60 Years of News & Letters (Readers’ Views, March-April 2015)

March 8, 2015

From the March-April 2015 issue of News & Letters

I saw the “60 years” banner and how about that as a great legacy to Raya Dunayevskaya and her vision all of those years ago! How much has changed and how much has remained the same. Racism and sexism may have evolved to not be as out in the open as the issues were in the 1950s, but I feel that the subtlety (or attempts thereof) of today’s racial and gender issues is more of a slap in the face. As much as things changed for people of color and women, so much remains the same if not worse.

Robert Taliaferro
Black River Falls, Wisc.


I hope in your looking back and forward in your 60th year of publication you run articles by founding editor Charles Denby. He really was an excellent writer. I read his pieces in American Civilization on Trial and the man could really get down to basics and at the same time probe deep into all the forms of racism in America.

Avid reader
New York


Terry Moon’s essay on the Women’s Liberation Movement and its history with News and Letters Committees (“60 years of News & Letters,” Jan.-Feb. N&L) shows how different N&L was from the rest of the Left even back in the mid-1960s. When I was hanging around Colorado University in 1969-70, the male Left’s sexism was rampant. The WLM was considered to be a joke, except by the women who took a stand and said “No more!” When one of them offered me the WLM button with the clenched fist inside the women’s symbol, I began wearing it immediately.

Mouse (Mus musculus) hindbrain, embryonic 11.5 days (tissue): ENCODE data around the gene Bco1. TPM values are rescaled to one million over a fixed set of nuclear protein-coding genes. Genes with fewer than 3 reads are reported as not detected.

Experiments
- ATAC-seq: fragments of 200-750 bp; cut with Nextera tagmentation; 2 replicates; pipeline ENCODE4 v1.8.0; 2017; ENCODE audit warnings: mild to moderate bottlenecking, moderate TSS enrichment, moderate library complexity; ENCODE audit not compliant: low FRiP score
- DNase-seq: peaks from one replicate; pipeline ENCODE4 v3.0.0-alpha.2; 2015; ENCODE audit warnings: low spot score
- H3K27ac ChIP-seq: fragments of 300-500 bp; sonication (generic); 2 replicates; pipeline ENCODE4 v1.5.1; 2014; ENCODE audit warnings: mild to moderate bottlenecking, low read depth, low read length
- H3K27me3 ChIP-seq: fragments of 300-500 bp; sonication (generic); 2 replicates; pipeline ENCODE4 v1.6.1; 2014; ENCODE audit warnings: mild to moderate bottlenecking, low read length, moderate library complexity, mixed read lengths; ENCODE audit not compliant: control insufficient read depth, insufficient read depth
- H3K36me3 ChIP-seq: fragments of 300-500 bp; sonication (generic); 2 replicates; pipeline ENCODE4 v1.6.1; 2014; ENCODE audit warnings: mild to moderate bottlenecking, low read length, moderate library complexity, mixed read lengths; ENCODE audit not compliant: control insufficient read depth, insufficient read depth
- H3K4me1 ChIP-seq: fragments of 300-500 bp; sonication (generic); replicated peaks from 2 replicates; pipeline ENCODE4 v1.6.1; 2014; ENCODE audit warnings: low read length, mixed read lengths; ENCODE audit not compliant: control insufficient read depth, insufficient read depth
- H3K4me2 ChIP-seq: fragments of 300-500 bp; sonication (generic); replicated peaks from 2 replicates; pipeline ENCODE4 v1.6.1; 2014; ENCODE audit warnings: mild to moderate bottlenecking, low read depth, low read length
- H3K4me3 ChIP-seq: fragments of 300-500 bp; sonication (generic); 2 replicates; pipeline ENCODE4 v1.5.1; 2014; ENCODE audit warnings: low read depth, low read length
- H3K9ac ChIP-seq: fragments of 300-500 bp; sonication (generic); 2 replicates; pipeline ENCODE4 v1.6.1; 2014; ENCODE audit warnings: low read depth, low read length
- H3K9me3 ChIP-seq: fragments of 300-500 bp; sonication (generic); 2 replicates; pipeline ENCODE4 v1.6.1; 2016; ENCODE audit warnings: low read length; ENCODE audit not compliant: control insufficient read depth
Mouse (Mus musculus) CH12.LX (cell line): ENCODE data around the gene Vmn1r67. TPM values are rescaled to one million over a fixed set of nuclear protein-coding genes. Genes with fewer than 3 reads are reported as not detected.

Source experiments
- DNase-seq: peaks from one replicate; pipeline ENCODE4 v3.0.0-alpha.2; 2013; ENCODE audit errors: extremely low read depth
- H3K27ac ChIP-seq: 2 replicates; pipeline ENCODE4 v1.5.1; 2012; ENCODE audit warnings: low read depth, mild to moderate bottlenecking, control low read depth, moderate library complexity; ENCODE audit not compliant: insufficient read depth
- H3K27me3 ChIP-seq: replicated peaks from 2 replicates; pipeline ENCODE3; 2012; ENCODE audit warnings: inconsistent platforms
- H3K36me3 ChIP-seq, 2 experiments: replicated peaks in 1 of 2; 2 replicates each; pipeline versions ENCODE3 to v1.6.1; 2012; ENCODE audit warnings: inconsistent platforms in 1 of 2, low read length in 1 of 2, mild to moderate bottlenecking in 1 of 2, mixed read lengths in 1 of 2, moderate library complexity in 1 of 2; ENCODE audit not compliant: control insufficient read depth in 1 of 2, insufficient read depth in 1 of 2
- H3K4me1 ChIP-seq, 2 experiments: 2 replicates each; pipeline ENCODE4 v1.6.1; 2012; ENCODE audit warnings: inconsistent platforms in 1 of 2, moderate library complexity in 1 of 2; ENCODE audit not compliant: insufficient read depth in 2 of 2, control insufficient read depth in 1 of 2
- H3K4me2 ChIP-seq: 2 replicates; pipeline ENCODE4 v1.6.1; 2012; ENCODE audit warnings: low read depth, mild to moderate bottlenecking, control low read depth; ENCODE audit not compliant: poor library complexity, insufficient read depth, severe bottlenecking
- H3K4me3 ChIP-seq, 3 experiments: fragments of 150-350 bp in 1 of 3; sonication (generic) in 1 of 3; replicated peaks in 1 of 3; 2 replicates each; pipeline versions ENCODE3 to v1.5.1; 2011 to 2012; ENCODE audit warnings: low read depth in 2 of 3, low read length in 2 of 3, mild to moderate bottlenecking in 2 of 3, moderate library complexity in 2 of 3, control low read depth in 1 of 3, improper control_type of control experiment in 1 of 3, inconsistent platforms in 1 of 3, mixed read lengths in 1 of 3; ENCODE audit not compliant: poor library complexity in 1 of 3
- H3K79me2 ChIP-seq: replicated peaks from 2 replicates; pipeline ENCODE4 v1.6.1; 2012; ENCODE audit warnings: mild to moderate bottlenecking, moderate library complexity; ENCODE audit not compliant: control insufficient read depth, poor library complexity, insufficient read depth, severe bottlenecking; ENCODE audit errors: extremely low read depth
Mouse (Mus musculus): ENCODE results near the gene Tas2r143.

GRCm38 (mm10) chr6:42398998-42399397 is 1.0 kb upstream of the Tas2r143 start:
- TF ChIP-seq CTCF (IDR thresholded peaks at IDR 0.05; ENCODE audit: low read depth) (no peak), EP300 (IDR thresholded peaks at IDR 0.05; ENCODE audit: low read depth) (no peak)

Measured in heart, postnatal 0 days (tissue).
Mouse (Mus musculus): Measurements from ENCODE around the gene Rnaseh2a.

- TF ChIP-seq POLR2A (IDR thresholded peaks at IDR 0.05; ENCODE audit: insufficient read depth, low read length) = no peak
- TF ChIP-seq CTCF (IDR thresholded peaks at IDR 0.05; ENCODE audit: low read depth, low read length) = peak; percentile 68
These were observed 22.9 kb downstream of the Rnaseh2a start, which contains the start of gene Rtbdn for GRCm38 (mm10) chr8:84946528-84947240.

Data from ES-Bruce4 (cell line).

New York


Moon talked about how the Left treated the early Women’s Liberation Movement. Many on the Left today are no better. When I discovered News and Letters in the 1980s, I had become disgusted by the fact that many so-called Left groups thought they could get away with calling themselves “revolutionaries” while ignoring the WLM. Marxist-Humanism was and remains a “breath of fresh air” to me. Its philosophy of human liberation depends on the idea of woman as reason. Women are not just “included” in the organization but are inseparable from it and its philosophy.

Suzanne Rose


“The leap to freedom is from necessity….” Thank you, Terry Moon.

Miriam F.
New York City

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